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Young Jean-Luc Godard’s Ten Favorite Films


A selection of films in Godard’s style: a highly personal combination of aesthetic awareness, poetry and present momentum.

Jean-Luc Godard is a legendary genius in the history of filmmaking. He is, together with Francois Truffaut, one of the most solid pillars of the Nouvelle Vague, one of the most vanguard cinematic movements from the second half of the twentieth century, which reassessed many of the postulates surrounding the making of films. His impact however, went far and beyond, reaching theoretical developments like structuralism; burgeoning in a new way of perceiving the world.

In this discipline however, as in others, the Latin thesis ‘from nothing, comes nothing,’ is applicable. In Godard’s case, and that of other filmmakers, his genius can be explained by the exhaustive and incisive obsession he felt for other films, watching clips with a critical sense and curiosity, always willing to be amazed and to the discovery of the clues that great masters left embedded in their work, and to the rescue of pearls that can maybe be found in minor works.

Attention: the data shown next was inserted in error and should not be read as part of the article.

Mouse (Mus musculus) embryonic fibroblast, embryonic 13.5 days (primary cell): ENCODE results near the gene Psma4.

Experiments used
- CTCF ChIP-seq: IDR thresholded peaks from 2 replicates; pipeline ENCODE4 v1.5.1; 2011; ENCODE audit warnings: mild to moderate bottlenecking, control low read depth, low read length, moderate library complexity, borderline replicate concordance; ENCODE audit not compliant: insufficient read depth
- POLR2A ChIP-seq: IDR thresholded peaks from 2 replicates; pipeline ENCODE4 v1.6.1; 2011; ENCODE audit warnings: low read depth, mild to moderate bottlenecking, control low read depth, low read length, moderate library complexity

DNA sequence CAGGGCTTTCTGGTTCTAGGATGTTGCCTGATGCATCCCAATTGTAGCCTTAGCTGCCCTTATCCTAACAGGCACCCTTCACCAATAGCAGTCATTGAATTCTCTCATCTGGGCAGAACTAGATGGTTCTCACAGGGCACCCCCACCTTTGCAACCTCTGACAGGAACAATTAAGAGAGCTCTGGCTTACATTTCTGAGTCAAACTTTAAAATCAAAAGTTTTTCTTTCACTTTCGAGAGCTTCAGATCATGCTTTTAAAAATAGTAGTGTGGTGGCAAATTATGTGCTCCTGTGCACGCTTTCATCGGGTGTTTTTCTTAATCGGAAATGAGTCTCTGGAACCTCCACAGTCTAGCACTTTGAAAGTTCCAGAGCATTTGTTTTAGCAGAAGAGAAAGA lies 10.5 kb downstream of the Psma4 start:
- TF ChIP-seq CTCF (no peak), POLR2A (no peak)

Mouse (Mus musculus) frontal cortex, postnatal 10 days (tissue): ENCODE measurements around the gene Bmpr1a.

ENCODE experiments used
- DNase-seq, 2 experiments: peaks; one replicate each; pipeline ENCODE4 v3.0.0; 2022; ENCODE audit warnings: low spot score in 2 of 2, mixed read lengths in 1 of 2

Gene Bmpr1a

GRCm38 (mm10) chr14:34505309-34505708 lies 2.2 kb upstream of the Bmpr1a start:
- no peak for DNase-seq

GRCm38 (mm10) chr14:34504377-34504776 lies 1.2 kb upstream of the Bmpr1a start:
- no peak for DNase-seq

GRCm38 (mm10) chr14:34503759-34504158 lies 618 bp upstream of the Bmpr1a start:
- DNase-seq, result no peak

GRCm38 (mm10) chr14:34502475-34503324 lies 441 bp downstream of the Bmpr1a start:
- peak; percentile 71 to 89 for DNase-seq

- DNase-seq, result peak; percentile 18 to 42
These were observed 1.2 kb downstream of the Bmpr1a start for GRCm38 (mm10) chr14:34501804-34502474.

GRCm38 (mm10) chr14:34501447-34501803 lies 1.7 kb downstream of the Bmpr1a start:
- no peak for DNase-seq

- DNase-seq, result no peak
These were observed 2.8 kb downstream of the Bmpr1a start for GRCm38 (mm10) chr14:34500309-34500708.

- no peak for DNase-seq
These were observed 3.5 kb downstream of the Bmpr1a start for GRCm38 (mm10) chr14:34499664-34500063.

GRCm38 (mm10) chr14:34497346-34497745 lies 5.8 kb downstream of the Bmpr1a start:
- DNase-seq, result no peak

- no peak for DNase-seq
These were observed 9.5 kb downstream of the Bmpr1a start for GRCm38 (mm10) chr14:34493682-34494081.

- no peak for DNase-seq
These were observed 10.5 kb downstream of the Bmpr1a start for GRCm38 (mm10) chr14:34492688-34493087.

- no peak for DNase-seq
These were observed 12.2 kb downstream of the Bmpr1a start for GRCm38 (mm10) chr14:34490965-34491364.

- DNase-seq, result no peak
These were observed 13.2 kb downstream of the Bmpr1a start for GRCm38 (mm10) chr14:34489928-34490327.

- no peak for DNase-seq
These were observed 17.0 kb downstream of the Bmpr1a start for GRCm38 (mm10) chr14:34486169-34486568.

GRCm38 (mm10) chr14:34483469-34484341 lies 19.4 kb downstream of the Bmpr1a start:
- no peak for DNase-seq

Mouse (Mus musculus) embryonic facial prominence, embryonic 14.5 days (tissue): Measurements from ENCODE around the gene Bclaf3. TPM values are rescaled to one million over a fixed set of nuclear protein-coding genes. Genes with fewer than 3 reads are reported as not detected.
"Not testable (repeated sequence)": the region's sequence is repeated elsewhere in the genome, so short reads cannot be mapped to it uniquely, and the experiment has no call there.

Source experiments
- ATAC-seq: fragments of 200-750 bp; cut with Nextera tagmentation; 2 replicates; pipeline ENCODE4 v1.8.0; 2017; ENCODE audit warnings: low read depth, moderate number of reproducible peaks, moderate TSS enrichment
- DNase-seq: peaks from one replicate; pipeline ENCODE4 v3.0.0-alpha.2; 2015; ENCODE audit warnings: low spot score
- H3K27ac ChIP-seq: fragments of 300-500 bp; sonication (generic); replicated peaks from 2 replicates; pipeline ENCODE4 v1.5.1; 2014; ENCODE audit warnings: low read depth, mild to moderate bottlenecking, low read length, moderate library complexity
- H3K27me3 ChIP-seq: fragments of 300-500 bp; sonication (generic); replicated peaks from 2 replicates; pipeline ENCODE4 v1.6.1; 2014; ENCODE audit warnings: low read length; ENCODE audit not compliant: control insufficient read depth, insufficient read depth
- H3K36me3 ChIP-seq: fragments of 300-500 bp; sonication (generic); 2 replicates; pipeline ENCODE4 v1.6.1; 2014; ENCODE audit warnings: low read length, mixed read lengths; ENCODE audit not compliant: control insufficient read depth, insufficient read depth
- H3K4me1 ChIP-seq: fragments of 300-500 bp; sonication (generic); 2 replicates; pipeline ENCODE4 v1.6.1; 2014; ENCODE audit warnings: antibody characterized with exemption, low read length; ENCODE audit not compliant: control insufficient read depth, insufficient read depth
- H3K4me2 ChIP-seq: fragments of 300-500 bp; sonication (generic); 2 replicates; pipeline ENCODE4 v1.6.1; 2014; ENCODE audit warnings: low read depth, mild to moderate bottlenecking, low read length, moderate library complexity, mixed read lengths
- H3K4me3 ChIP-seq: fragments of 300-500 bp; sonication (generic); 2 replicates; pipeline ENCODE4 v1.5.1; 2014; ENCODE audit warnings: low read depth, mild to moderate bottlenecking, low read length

We now share with you a list of ten American films that the director of Alphaville asserted where his favourite, a selection that casts a light on his distinguishing style, even if he made the list many years ago, when he was thirty-three. Films that are a combination of intellectual rigour; poetry; well-defined aesthetic senses; appreciative of tradition, and of the momentum of life. In this sense, Scarface can be found alongside Hitchcock’s masterful Vertigo, and next to a true film lover’s choice: Ernst Lubitsch.

A list which, like that by Stanley Kubrick, invites us to explore the pathways of film guided by the expert hand of an unbeatable master like Jean-Luc Godard.

Scarface (Howard Hawks)

The Great Dictator (Charles Chaplin)

Vertigo (Alfred Hitchcock)

The Searchers (John Ford)

Singin’ in the Rain (Kelly-Donen)

The Lady from Shanghai (Orson Welles)

Bigger Than Life (Nicholas Ray)

Angel Face (Otto Preminger)

To Be or Not To Be (Ernst Lubitsch)

Dishonored (Josef von Sternberg)

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